“I don’t like to cook,” she chuckles. “I’m not a good cook. I fed three kids and a husband and…DONE. To have somebody plan the menu, buy the food, prepare the food, serve the food, and clean up after the food – is a miracle for me!”
Once she and Sam were settled in their new home in Durham, it was by chance, patience, and a lot of practice that Carol discovered how well a leash worked for Sam’s outdoor adventures. Though her apartment at The Forest is spacious, she recognized soon after moving in that her precious feline friend needed a little bit more room to run around, as is natural for cats. She bought a bright red harness and leash on a whim, knowing that the color would pop handsomely against Sam’s ebony coat.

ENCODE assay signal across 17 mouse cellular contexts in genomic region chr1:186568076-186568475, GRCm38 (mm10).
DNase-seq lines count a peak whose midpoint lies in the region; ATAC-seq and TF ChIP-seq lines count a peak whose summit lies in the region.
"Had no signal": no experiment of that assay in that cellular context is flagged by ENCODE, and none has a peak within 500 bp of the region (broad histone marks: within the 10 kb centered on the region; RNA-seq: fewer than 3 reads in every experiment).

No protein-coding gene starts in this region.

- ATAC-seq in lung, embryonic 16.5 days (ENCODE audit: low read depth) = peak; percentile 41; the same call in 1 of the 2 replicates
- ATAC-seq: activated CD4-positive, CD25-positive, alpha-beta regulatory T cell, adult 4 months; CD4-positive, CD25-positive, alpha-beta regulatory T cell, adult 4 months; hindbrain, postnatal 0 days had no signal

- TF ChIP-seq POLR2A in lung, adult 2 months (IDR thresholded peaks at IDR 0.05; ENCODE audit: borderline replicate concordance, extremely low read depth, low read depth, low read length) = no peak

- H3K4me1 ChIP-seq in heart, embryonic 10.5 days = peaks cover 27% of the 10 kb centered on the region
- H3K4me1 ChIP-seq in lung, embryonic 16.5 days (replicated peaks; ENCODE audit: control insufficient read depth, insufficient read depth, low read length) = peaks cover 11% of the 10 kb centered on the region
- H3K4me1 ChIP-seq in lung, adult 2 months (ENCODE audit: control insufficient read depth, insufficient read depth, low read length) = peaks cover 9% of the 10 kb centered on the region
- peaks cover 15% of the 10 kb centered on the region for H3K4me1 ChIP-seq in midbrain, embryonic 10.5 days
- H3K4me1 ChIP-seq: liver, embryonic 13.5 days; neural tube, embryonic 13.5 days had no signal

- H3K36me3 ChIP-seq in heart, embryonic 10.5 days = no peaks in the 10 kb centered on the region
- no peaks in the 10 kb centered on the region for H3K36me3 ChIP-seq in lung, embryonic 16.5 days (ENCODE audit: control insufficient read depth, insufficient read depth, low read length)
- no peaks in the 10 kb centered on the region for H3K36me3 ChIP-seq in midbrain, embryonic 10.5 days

Sam was unhappy wearing his new get-up the first few times, but he eventually began to relax and get used to the idea of leash training. Soon his outdoor escapades at the end of Carol’s lead became second nature, much to the delight of Forest team members, residents, and guests.
Today, still living large on campus, Sam enjoys the special companion he’s found in Carol and relishes life at a slower pace. Carol is as happy as a lark, too. In addition to enjoying the many wonderful things The Forest has to offer, she enjoys frequent phone calls from her three children – one son and two daughters – who each have feline friends of their own.
“I must have had some influence!” Carol says with a laugh, looking with love at her beloved panda cub.
—Lauren Young, Marketing Specialist
Header image: Sam sniffs around the courtyard just outside their apartment while Carol holds the end of his bright red leash.